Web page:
The antibiotic vancomycin is invaluable within combination drug regimens used around the world to treat severe, antibiotic-resistant, Gram-positive infections. However, vancomycin is also the most common cause globally of DRESS (drug reaction with eosinophilia and systemic symptoms), a severe hypersensitivity syndrome with significant mortality and long-term morbidity.
“While the true incidence of DRESS isn’t known, vancomycin has long been known to be a common antibiotic trigger,” said Elizabeth J. Phillips, M.D., the John A. Oates Chair in Clinical Research and a professor of medicine and pharmacology at Vanderbilt University Medical Center.
In new research published in the Journal of Allergy and Clinical Immunology, Phillips and an international research team have identified the gene variation that predisposes patients to vancomycin-induced DRESS. In a follow-up study published in The Journal of Molecular Diagnostics, her group has developed and validated a simple, inexpensive test to identify the specific gene associated with vancomycin-induced DRESS in at-risk patients.
The HLA-DRESS Connection
In the Journal of Allergy and Clinical Immunology, the researchers showed that vancomycin-associated DRESS predominantly occurs in patients with a specific variation in their human leukocyte antigen (HLA) genes, HLA-A*32:01, which is carried in just over 6% of the U.S. population. HLA variants have previously been associated with severe drug reactions and other immune disorders, but their full impact is only emerging.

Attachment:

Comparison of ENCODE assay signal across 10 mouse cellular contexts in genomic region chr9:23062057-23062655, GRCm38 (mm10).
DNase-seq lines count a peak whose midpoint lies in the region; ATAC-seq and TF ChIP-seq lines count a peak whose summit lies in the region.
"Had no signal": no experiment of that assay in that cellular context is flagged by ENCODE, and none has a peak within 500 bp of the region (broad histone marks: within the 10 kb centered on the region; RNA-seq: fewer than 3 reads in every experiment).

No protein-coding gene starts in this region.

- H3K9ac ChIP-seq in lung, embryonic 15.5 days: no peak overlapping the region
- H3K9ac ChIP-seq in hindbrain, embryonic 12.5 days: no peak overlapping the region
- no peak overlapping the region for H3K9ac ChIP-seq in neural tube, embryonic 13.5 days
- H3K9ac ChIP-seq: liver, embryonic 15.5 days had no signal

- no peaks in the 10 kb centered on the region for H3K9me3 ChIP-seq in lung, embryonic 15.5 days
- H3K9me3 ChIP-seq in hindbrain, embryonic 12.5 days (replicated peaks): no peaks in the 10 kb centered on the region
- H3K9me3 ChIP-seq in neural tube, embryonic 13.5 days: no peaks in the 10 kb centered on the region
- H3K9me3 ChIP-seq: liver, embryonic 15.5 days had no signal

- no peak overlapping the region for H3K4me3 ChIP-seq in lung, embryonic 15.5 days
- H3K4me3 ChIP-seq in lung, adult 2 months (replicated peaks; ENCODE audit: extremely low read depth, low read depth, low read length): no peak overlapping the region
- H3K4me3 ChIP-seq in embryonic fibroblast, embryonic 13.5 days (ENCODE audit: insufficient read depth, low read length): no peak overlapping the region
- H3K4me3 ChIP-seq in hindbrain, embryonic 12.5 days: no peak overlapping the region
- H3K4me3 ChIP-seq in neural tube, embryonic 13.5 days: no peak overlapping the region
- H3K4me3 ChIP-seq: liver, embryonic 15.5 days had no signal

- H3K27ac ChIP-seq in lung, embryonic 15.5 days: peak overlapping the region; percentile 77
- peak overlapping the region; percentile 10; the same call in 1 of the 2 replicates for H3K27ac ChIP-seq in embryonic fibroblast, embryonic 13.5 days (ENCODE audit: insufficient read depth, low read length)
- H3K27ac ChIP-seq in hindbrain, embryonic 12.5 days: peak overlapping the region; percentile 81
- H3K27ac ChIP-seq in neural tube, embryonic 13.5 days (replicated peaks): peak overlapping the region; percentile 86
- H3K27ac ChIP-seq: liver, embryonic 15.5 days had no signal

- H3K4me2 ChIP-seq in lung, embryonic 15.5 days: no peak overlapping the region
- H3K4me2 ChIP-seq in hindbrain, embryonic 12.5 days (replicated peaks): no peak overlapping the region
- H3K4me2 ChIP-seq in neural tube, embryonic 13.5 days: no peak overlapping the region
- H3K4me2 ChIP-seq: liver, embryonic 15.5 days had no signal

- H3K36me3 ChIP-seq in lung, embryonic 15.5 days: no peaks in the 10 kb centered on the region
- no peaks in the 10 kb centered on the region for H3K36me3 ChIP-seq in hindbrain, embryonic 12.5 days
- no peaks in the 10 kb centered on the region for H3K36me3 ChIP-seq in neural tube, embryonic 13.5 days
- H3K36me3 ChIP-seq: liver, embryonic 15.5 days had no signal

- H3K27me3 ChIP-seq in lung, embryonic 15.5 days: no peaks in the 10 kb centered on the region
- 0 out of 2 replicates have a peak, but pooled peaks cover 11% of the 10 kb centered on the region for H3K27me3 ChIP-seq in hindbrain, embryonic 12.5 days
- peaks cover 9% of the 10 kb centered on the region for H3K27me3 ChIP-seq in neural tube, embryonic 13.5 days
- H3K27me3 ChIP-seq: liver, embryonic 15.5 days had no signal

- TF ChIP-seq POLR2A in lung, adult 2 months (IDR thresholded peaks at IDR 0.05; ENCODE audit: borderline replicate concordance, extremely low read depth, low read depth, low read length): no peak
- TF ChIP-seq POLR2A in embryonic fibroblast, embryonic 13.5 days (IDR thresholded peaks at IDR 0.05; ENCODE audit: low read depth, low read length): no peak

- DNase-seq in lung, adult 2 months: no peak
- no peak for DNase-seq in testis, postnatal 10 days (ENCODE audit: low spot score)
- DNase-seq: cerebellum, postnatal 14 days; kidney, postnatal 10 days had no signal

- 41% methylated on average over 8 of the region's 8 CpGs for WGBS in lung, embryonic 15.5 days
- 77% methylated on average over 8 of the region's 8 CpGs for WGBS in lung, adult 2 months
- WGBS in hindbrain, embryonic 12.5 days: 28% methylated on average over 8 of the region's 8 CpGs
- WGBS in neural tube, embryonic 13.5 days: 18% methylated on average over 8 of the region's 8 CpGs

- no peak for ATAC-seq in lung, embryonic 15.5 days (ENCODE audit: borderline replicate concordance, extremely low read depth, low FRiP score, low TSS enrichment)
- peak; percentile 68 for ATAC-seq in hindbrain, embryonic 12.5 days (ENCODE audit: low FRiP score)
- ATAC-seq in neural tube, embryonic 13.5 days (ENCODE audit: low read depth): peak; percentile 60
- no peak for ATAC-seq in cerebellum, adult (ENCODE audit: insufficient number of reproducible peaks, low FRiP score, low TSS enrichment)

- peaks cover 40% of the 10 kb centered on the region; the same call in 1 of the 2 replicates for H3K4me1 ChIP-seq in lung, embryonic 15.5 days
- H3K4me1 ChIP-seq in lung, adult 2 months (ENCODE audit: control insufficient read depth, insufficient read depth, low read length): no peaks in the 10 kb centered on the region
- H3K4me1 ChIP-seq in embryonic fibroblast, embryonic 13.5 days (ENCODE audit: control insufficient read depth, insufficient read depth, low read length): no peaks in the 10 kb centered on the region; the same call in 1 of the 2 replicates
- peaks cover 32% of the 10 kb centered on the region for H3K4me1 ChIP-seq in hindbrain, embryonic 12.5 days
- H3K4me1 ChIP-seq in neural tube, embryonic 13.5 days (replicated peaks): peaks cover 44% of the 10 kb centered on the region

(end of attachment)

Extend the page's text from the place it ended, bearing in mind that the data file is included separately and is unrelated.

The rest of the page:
The team identified the gene variation using BioVU, Vanderbilt’s expansive database of genome and phenome data connected via deidentified patient records. Their analysis revealed a strong signal of a potential association between HLA-A*32:01 and vancomycin-induced DRESS.
They confirmed the HLA-DRESS connection through a prospective study that included 23 patients diagnosed with DRESS after receiving vancomycin. Nineteen (86 percent) of the patients had the HLA-A*32:01 variant. In a control group of vancomycin-tolerant patients, none had the gene variation.
A Clinical Test
Next, Phillips and team sought a practical assay to help medical providers identify the HLA-A*32:01 allele in the field. The test needed to return results within two days and be cost-effective to support widespread use globally, Phillips said.
Allele-specific PCR (AS-PCR) offered an effective HLA typing mechanism. The approach outlined in The Journal of Molecular Diagnostics provides an accurate shortcut to sequence-based typing methods that is significantly less expensive and could be set up in most research laboratories using standard PCR equipment.
Testing 458 DNA samples from BioVU that had previously undergone sequence-based HLA typing, the researchers pinpointed the HLA-A*32:01 allele with 100 percent specificity.
Vancomycin is destined to remain an important drug globally for treating serious bacterial infections such as MRSA (methicillin-resistant Staphylococcus aureus). For the approximately 20% of those carrying HLA-A*32:01 that are at risk of vancomycin-induced DRESS, according to this new research, AS-PCR appears to offer a practical means of screening.
“Routine testing could detect hundreds of thousands of patients at risk each year in the U.S. alone.”
“AS-PCR is fast, reliable and can be set up in routine diagnostic laboratories without highly specialized requirements. Routine testing could detect hundreds of thousands of patients at risk each year in the U.S. alone. This represents a huge advance for precision medicine,” Phillips said.